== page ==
Folkies Rejoice!

Castanets, Jay Nash Make Local Appearances

Mia Ferm

FREAK-FOLK TRIFECTA: If “more bang for your buck” is your show-going model, then this week’s triple bill at Muddy Waters Café (508 E. Haley St.) is one for you. This Saturday, my favorite little coffee spot-cum-music venue plays host to three sets worth of top-notch folk from Castanets, Dolorean, and Holy Sons. As the lone visionary behind Castanets’ ever-evolving lineup, Ray Raposa is one of folk rock’s true hidden gems. Since starting the project in 2003, Raposa has released no less than six full-length albums, and gained the attention—and recognition—of avant-pop mastermind Sufjan Stevens. Now a well-situated staple of Stevens’s Asthmatic Kitty label, Raposa has mastered the art of stripped-down songwriting. Here, the guitars are minimal and haunting, the vocals are guttural and grainy, and the orchestrations are bleak, heartfelt, and resonating.

Better still, those playing supporting roles in Saturday night’s production are just as much worth the price of admission. Portland’s Dolorean (not to be confused with those Spanish electro rockers of the almost same name) dishes up tunes that call to mind genre monoliths like Ryan Adams and Wilco. The band also spent a solid chunk of their formative years backing found-sound folkster Damien Jurado, indicating to me that the group is as technically proficient as it is sonically creative. As the night’s opener, Holy Sons (aka Emil Amos) are guaranteed to kick start the festivities with a unique brand of folk-inspired alt-rock. (Think Jim James meets Frank Black.) Currently touting a new record (Survivalist Tales!) and a whole slew of soundscape-making tricks, Amos’s show is one not to miss, and a perfect mood setter for this night-long showcase of some of Portland’s finest.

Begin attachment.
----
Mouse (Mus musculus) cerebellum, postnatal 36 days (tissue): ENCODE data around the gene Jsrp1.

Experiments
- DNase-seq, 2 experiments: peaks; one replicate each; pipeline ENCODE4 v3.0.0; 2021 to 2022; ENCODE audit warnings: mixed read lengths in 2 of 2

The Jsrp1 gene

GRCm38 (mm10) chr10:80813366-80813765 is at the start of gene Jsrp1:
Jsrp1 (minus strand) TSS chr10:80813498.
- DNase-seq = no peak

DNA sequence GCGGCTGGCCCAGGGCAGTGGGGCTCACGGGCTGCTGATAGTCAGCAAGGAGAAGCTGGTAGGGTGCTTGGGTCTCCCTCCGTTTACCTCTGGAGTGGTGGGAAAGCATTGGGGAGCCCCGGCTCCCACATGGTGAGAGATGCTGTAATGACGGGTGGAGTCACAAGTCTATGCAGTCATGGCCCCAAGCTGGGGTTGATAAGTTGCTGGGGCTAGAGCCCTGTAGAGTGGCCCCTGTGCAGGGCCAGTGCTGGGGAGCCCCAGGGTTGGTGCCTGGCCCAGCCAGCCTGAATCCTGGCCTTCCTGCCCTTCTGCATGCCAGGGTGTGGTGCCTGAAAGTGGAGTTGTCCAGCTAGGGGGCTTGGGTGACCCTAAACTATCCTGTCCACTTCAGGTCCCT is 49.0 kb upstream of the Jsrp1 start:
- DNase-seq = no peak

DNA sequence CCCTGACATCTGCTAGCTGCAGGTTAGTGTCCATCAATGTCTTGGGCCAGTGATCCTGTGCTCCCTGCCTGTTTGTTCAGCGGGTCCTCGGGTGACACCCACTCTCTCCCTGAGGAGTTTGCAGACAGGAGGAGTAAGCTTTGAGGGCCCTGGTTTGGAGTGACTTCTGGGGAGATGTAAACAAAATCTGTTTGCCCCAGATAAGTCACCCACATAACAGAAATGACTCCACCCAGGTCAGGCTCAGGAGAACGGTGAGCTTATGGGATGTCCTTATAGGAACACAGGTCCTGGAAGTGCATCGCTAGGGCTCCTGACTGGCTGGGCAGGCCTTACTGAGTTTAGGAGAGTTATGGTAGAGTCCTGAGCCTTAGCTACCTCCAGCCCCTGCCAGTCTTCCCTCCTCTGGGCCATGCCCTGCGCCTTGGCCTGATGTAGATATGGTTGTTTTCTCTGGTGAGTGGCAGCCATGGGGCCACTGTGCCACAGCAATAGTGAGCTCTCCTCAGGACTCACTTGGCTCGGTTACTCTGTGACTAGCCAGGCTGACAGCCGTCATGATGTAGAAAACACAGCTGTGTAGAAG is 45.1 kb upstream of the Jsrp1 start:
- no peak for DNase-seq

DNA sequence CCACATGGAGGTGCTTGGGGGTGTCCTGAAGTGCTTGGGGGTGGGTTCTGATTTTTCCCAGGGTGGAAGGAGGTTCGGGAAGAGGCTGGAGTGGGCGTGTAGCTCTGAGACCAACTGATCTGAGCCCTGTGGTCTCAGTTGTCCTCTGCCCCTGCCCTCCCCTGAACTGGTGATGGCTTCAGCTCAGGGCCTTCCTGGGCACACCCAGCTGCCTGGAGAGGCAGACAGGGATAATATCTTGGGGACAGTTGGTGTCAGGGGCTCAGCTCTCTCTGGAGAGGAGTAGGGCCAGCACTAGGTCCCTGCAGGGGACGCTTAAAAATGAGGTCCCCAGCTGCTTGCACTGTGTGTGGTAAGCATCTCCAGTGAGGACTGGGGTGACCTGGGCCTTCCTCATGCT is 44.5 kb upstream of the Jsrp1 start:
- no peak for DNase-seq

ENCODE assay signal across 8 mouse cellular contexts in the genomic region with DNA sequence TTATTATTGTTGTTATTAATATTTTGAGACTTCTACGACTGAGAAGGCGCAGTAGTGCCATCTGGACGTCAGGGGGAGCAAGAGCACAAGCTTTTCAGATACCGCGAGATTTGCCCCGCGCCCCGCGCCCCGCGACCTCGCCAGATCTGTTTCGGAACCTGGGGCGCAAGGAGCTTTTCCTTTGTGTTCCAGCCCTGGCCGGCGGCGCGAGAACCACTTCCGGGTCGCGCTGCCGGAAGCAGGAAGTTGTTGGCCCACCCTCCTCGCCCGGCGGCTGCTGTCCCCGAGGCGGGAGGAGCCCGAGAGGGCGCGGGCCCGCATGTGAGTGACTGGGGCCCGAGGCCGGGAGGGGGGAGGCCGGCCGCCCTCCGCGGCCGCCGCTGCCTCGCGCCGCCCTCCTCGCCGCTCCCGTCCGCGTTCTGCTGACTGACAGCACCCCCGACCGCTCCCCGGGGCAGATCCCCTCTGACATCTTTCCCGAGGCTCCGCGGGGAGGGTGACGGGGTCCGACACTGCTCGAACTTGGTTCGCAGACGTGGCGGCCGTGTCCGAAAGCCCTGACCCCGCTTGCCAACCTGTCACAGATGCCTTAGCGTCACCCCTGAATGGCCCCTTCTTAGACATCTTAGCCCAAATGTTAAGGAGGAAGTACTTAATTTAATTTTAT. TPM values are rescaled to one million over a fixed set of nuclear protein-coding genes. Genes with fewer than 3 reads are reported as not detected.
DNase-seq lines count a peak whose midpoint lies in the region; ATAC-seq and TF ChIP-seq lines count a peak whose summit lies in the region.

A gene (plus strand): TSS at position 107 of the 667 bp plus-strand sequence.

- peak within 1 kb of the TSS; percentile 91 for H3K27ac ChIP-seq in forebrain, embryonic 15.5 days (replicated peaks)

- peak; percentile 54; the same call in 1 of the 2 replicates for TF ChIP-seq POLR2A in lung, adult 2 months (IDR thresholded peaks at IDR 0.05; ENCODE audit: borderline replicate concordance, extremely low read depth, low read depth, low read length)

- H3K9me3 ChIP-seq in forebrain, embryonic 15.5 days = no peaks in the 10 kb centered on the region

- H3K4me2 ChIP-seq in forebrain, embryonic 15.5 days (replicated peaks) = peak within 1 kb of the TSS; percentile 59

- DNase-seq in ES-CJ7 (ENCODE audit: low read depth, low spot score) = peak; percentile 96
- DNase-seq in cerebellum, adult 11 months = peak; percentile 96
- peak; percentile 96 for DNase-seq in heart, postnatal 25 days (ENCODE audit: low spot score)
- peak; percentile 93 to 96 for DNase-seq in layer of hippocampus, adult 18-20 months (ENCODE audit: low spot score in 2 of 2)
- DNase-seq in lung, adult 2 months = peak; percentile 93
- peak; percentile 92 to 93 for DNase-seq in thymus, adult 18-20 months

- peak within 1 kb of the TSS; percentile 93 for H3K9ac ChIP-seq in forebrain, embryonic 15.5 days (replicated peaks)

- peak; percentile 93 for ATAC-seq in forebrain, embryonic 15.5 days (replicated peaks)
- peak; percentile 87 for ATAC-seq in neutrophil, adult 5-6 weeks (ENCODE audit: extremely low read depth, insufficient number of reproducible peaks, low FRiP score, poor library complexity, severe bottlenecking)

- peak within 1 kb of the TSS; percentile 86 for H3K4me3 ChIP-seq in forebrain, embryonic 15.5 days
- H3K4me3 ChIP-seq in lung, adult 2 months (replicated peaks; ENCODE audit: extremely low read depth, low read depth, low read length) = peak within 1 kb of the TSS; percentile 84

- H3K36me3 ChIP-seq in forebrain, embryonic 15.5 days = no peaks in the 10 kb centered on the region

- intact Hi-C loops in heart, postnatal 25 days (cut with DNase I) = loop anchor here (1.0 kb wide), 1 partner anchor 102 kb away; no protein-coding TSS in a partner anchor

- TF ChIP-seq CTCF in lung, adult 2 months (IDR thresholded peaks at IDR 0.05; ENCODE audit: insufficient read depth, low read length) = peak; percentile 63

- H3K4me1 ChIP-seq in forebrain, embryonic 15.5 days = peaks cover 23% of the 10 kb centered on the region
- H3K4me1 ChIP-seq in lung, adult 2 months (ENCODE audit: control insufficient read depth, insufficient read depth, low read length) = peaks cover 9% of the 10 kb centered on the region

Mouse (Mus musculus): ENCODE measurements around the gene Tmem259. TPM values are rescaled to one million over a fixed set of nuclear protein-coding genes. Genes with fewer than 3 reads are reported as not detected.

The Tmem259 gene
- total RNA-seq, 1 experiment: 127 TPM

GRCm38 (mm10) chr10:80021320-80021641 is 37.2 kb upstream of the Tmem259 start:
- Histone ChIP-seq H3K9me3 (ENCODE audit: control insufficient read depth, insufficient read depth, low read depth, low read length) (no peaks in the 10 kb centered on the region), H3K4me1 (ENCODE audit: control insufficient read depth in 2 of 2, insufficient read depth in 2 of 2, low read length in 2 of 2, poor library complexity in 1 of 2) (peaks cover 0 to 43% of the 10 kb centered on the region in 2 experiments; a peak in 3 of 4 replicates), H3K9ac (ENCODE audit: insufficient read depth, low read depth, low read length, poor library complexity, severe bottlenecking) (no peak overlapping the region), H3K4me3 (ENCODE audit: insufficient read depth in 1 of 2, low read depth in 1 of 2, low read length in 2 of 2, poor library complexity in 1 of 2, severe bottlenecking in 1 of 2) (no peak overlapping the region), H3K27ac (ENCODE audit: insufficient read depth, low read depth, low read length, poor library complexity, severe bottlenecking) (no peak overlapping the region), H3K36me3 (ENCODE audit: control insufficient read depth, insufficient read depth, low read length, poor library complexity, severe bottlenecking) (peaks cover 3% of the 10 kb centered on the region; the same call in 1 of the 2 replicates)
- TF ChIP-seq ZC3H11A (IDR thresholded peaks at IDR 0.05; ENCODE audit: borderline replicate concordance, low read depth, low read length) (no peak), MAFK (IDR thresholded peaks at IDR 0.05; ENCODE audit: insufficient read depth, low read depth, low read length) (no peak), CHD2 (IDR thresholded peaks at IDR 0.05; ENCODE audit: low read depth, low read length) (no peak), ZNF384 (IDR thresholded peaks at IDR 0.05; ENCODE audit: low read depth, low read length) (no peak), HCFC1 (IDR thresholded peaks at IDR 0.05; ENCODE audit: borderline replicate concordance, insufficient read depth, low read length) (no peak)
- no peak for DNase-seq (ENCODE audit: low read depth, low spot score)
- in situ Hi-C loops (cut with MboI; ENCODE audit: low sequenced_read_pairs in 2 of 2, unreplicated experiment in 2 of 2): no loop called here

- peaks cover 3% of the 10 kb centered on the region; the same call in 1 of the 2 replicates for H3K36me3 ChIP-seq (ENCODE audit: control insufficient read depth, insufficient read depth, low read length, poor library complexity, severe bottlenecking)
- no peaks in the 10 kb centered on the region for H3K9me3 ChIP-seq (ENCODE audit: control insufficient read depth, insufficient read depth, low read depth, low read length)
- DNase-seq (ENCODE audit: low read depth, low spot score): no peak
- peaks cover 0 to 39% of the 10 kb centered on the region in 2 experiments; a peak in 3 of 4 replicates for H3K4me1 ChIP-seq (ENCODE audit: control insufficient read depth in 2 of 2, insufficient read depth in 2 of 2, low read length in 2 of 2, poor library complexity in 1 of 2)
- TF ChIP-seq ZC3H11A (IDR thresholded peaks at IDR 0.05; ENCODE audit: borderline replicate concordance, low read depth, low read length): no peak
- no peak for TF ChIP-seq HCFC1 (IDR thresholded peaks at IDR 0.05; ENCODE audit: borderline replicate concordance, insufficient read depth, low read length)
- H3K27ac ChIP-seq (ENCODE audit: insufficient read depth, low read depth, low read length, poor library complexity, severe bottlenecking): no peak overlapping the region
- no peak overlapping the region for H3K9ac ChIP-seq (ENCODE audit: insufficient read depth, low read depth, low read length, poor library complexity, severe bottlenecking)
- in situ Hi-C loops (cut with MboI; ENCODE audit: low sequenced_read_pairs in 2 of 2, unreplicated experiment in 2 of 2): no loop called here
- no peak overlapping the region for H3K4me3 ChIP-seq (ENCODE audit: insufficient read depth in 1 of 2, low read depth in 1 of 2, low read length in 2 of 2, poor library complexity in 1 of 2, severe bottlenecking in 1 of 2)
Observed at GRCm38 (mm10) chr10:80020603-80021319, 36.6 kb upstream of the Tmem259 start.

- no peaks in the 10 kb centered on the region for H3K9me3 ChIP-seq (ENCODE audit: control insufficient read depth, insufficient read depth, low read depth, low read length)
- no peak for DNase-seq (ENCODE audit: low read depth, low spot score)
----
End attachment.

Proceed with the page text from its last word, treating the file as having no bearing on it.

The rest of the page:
Castanets, Dolorean, and Holy Sons play Muddy Waters Café this Saturday, March 12, at 8 p.m. Call 966-9328 or visit for tickets.

SOUTHERN POINT: And if that’s not enough to fill your folk-craving appetite, don’t fret. This Thursday, March 10, Los Angeles troubadour Jay Nash comes up the coast for a very special performance at Ventura’s Zoey’s Café (185 E. Santa Clara St.). The show comes just two nights after the release of Nash’s fifth studio album, Diamonds and Blood, and is guaranteed to be chock-full of new and old tunes. For the unacquainted, Nash’s songwriting and delivery have drawn comparison to luminaries ranging from Bruce Springsteen to Jeff Tweedy, thanks in no small part to his gruff speak-sing and sweeping guitar lines. In addition, his tracks have been featured on no shortage of television projects and ad campaigns, meaning you’re sure to recognize a few of the jams. The all-ages show starts at 8 p.m. Call 652-1137 or visit for tickets.

Eric Iverson of Soul Majestic

GROOVE IS IN THE HEART: Also this week, SOhO (1221 State St.) hosts Santa Barbara-cum-Santa Cruz reggae stars Soul Majestic. Since first forming (then as Lightning Bug Johnson) in 1994, the band has grown from a three-piece to a fully orchestrated 11-member collective, and recorded with reggae legends Sly & Robbie and Tony Moses. Famous friends aside, the band has gained quite the reputation on and around the West Coast thanks to groove-heavy, positive-vibe-filled live shows and a keen ear for authenticity. Soul Majestic plays a 21+ show at SOhO with opener Indubious this Saturday, March 12, at 9:30 p.m. For tickets and info, call 962-7776 or visit


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